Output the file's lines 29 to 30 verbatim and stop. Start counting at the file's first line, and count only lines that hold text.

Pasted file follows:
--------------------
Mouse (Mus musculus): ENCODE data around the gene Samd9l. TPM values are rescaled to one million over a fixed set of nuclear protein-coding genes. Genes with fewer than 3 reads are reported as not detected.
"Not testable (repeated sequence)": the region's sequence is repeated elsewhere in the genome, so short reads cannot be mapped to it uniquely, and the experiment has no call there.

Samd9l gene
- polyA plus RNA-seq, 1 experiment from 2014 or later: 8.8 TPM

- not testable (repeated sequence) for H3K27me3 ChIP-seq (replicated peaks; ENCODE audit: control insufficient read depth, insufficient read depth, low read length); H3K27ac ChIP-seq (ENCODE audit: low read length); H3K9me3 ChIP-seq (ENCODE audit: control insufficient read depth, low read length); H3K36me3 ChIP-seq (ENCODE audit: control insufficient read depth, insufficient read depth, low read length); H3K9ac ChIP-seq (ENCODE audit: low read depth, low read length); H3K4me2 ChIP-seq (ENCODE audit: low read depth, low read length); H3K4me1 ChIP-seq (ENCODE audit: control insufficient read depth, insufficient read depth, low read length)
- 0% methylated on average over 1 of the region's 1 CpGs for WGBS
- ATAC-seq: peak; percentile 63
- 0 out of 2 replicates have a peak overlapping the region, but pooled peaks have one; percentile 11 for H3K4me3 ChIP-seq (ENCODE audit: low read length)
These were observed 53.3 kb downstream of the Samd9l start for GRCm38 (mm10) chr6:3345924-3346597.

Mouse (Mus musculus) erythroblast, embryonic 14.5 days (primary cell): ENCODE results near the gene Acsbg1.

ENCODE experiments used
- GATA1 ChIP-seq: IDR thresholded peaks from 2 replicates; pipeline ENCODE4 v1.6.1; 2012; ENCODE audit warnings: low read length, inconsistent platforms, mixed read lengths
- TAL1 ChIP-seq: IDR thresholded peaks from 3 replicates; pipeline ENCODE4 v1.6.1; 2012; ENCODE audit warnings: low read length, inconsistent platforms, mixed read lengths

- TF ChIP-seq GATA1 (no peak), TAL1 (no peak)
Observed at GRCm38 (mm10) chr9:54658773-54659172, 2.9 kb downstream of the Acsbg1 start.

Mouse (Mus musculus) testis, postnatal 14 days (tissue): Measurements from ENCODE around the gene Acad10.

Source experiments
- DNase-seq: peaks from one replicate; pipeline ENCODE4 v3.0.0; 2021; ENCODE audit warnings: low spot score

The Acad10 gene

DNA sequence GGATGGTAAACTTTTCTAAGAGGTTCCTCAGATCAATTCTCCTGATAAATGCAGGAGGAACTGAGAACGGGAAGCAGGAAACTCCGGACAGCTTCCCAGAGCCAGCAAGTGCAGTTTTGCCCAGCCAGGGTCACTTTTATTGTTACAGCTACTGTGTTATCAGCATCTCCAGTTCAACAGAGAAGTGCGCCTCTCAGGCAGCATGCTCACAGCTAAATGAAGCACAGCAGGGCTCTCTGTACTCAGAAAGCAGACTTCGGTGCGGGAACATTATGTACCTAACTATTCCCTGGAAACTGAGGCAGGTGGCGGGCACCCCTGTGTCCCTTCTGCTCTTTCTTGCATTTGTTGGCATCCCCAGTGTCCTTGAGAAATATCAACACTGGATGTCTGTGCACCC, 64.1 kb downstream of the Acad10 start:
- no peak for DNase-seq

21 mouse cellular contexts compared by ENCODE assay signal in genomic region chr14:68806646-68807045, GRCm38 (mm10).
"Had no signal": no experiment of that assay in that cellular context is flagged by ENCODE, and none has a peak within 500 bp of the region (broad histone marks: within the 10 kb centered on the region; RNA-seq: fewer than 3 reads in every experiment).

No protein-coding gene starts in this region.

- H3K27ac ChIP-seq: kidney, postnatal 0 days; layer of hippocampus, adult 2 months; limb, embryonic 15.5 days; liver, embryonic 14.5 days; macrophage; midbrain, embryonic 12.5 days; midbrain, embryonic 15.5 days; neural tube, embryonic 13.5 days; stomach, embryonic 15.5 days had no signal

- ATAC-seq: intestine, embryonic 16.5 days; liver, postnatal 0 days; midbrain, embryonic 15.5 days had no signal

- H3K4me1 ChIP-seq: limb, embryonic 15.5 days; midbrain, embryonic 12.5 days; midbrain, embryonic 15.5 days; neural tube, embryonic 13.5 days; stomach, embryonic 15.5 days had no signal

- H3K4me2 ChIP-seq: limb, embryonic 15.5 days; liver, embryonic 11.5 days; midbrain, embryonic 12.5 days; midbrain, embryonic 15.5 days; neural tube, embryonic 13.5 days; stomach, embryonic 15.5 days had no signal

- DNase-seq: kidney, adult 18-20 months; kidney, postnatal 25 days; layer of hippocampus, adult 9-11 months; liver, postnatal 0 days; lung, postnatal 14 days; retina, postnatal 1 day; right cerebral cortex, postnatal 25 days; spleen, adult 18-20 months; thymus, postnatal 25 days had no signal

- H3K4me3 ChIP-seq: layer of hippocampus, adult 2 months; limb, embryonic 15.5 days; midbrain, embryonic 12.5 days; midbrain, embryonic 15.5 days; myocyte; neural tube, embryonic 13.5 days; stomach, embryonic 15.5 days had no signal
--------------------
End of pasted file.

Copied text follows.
- DNase-seq: kidney, adult 18-20 months; kidney, postnatal 25 days; layer of hippocampus, adult 9-11 months; liver, postnatal 0 days; lung, postnatal 14 days; retina, postnatal 1 day; right cerebral cortex, postnatal 25 days; spleen, adult 18-20 months; thymus, postnatal 25 days had no signal

- H3K4me3 ChIP-seq: layer of hippocampus, adult 2 months; limb, embryonic 15.5 days; midbrain, embryonic 12.5 days; midbrain, embryonic 15.5 days; myocyte; neural tube, embryonic 13.5 days; stomach, embryonic 15.5 days had no signal